As members of British Columbia’s travel industry gather virtually this week for the 2021 BC Tourism and Hospitality Conference, the message is one of resiliency and hope, but also of the vast work still to come in the wake of COVID-19.
Co-hosted by the Tourism Industry Association of BC and the BC Hotel Association March 8 to 12, the theme of this year’s conference is Mission Possible, referencing the resilience and overall tenacity the industry has demonstrated.
Joining industry leaders from across the province are representatives of government, local businesses and organizations, exploring topics ranging from the economic impact of COVID and possible ways forward to how Indigenous Tourism BC is transforming marketing and destination development efforts to support reconciliation.
COVID’s impact on travel and hospitality is exacerbated by the length of time businesses have been – and continue to be – impacted.
“Tourism in Canada was first hit, the hardest hit and will be the last to recover,” said Marsha Walden, President & CEO of Destination Canada.
In research released earlier this week, the organization noted that “the current situation facing the tourism sector is the worst ever seen, more dire than the impact experienced after 9/11, SARS and the 2008 economic crisis combined.”
While the industry has seen a number of positives, including various government programs and a collaborative approach among stakeholders, governments and others, segments like the hotel sector remained concerned about the year ahead.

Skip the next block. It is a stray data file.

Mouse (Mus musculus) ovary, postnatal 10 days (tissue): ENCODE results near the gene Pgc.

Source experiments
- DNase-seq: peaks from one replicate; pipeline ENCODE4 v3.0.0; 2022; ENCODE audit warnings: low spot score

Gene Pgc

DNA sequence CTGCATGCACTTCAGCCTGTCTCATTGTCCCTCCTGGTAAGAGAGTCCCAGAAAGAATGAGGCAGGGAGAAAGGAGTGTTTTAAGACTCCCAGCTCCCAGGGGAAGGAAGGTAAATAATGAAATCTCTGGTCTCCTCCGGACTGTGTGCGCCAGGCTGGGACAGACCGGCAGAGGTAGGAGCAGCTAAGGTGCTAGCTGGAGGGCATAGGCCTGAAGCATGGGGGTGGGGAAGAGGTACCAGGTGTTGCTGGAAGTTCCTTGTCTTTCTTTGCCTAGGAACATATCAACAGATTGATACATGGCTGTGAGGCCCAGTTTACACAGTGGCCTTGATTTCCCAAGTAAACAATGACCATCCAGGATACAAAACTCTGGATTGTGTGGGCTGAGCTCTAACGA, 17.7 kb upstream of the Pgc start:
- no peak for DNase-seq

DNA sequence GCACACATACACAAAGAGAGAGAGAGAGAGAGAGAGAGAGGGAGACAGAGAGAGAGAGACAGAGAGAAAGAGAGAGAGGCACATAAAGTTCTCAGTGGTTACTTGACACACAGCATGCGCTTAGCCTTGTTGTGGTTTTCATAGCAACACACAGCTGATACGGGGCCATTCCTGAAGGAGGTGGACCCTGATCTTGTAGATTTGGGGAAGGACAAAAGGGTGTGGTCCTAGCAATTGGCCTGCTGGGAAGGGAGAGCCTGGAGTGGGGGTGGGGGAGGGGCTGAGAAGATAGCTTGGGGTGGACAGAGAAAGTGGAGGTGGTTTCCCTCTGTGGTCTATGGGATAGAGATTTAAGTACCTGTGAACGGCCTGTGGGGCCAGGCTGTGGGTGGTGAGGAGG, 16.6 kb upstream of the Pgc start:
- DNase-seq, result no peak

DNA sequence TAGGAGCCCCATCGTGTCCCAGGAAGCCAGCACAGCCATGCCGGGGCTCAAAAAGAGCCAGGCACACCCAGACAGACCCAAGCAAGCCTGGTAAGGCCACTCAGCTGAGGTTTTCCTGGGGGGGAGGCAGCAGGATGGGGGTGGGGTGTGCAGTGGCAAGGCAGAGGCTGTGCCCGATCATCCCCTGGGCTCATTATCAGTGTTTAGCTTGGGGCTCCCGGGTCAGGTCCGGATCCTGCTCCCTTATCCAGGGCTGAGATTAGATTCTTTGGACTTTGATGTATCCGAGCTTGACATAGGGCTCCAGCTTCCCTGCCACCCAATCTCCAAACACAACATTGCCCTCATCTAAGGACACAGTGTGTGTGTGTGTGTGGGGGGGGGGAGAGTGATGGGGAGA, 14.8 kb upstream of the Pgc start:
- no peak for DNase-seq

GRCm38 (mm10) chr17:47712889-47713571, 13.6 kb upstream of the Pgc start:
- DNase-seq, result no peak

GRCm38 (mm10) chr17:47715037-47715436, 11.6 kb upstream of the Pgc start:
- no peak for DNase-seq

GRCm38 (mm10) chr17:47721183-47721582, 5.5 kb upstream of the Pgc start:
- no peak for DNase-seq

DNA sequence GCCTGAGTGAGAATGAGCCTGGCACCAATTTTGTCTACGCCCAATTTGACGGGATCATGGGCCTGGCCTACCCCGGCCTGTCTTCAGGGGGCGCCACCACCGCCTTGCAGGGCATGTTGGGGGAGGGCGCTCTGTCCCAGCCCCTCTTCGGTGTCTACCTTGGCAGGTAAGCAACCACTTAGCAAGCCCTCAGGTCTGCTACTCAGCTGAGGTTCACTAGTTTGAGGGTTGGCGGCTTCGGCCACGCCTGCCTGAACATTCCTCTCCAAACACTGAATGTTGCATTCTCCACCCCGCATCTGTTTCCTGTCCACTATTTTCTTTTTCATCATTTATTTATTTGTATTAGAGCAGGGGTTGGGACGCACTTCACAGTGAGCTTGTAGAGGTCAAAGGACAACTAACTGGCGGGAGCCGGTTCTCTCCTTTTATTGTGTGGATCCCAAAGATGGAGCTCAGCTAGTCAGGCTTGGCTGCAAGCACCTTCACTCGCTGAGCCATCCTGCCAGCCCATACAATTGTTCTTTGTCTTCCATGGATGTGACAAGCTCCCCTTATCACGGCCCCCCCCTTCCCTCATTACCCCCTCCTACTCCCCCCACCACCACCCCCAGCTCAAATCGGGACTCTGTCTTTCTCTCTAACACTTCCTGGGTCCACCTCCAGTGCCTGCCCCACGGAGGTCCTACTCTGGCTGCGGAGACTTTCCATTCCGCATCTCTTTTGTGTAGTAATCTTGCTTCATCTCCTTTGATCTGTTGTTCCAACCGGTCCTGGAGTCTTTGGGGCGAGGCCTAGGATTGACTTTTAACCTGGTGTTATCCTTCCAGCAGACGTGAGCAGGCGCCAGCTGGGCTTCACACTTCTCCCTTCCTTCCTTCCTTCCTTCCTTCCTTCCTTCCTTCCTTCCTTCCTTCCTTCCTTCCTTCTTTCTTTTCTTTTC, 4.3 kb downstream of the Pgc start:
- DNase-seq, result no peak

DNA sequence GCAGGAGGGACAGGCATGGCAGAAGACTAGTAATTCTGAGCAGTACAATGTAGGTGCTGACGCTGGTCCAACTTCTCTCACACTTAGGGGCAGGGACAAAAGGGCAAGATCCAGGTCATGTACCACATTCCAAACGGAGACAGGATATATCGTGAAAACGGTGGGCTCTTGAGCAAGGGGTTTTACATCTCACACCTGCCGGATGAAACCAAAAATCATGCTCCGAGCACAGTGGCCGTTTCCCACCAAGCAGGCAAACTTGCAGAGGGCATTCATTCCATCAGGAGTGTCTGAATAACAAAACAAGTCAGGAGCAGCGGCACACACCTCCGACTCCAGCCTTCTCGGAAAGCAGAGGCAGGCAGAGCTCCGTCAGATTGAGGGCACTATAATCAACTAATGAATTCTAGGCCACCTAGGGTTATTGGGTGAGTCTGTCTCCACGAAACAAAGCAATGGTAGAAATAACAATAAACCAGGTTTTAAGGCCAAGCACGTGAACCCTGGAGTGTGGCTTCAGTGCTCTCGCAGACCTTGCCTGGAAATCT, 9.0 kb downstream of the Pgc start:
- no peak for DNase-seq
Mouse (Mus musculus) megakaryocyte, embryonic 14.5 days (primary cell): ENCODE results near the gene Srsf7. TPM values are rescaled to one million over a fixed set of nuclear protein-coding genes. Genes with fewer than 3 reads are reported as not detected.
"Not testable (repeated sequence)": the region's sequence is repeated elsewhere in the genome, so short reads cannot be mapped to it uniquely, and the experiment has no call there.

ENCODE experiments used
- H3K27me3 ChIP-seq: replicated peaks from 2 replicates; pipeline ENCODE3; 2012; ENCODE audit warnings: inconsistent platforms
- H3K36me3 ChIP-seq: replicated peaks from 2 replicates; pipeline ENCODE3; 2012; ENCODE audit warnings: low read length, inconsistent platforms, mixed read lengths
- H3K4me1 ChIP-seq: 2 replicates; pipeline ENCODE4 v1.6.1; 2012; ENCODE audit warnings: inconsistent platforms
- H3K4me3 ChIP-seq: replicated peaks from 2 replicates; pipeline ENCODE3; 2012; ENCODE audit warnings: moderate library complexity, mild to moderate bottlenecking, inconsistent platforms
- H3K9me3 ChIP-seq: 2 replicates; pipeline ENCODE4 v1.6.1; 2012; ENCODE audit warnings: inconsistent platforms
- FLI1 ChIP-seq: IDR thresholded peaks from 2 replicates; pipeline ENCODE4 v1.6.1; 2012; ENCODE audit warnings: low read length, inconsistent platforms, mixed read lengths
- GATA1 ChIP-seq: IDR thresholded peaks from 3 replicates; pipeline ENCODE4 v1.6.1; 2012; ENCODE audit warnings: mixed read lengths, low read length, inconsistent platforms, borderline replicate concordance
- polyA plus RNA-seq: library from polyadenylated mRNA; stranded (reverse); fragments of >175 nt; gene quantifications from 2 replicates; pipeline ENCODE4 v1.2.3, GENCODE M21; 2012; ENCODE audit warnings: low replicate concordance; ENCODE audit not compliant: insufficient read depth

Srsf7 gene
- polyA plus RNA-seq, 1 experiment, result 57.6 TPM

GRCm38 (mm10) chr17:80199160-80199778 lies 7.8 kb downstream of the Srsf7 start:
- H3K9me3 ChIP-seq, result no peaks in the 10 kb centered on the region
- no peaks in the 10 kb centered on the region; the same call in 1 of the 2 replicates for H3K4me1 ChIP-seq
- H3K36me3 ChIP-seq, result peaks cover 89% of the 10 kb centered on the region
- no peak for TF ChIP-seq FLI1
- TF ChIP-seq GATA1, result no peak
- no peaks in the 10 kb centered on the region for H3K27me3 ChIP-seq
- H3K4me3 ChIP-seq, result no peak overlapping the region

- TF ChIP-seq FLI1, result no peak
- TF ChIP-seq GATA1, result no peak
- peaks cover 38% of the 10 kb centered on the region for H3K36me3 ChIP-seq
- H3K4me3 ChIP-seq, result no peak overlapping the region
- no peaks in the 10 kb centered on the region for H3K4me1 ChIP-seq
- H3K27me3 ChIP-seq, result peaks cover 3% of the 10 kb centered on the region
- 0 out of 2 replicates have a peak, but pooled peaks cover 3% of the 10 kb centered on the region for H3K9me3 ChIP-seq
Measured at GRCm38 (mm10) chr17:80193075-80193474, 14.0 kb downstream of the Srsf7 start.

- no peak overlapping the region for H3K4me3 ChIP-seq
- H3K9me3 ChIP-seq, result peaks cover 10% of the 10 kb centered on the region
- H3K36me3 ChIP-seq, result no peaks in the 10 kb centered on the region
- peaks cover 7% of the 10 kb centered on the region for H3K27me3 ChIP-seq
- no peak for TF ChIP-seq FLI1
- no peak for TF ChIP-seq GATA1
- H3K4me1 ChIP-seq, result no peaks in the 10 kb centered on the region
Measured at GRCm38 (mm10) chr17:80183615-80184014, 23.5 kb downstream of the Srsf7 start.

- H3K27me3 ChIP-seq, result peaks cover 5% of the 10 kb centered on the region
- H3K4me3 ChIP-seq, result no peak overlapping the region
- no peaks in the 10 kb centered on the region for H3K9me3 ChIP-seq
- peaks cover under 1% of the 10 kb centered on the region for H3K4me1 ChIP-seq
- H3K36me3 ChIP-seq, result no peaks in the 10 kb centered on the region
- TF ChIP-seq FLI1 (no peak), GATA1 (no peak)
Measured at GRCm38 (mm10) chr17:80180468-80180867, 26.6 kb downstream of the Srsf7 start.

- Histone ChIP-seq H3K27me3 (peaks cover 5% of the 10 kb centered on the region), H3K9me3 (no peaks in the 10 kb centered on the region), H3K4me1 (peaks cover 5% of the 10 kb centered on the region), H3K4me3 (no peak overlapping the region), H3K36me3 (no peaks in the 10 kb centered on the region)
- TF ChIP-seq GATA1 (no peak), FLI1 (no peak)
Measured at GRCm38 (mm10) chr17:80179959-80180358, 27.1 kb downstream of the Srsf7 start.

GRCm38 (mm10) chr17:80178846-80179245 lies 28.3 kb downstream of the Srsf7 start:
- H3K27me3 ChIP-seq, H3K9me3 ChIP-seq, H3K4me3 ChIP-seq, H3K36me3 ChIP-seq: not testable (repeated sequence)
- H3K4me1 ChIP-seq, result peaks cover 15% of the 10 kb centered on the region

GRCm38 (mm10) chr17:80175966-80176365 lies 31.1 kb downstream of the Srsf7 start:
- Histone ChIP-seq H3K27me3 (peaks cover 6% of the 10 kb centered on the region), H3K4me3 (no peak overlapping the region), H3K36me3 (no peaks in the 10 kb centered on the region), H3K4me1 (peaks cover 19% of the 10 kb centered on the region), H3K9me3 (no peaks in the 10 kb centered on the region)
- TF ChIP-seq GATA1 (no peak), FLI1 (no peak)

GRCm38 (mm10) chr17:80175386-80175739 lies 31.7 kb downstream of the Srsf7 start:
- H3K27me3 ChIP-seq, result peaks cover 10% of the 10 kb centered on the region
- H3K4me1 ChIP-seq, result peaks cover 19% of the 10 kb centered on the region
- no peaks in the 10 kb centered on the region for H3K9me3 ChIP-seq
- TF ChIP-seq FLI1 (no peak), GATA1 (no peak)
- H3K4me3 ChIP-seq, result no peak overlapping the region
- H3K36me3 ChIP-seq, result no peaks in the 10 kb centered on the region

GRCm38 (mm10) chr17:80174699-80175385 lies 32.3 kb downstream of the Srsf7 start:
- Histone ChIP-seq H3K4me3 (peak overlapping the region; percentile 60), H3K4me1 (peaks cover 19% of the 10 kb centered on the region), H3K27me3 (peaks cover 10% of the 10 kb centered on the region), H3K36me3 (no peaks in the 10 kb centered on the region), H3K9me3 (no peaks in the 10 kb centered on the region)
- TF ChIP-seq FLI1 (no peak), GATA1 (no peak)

Susie Grynol, President & CEO of the Hotel Association of Canada, said factors like the vaccination timeline will play a role in her sector’s potential recovery in addition to ongoing limitations for international, convention and business travel.
Overall, business travel is expected to have a much slower recovery than leisure travel, partially because people have become comfortable with technology like video conferencing, and partly because businesses may take a conservative approach to having staff travel, several speakers noted.
Further, some who lost their jobs during the pandemic may not return, having found work in other sectors, Walden said. That could prove challenging as the industry looks to return to pre-COVID activity.
Still, people are looking forward to a brighter outlook for spring and summer, with the ongoing vaccination announcements buoying hope that the world will return to some sense of “normal.”
And B.C., which weathered COVID relatively well compared to other provinces, is poised for forecasted economic growth of about 4.2 per cent in 2021, according to the Business Council of British Columbia.
The council’s Jock Finlayson also noted that Canadians have been saving during the pandemic. He cited a recent CIBC survey that found that 36 per cent of households with an annual income above $100,000 indicated that travel is the No. 1 thing they would spend those savings on, once permitted.
The assumption is that travel will open within British Columbia first, before gradually broadening to other provinces and territories, then to North American and international travel.
However, the overall recovery of the industry is expected to take several years.
As the sector enters year two of COVID restrictions, Walden underscored the importance domestic travellers can have in that recovery.
If Canadians shift two-thirds of their planned international leisure travel dollars toward domestic tourism, it can make up for the estimated $19 billion shortfall currently facing the visitor economy, help sustain 150,000 jobs and accelerate recovery by one year.
Conference sessions continue through this week. To learn more about this year’s conference, visit bctourismandhospitalityconference.com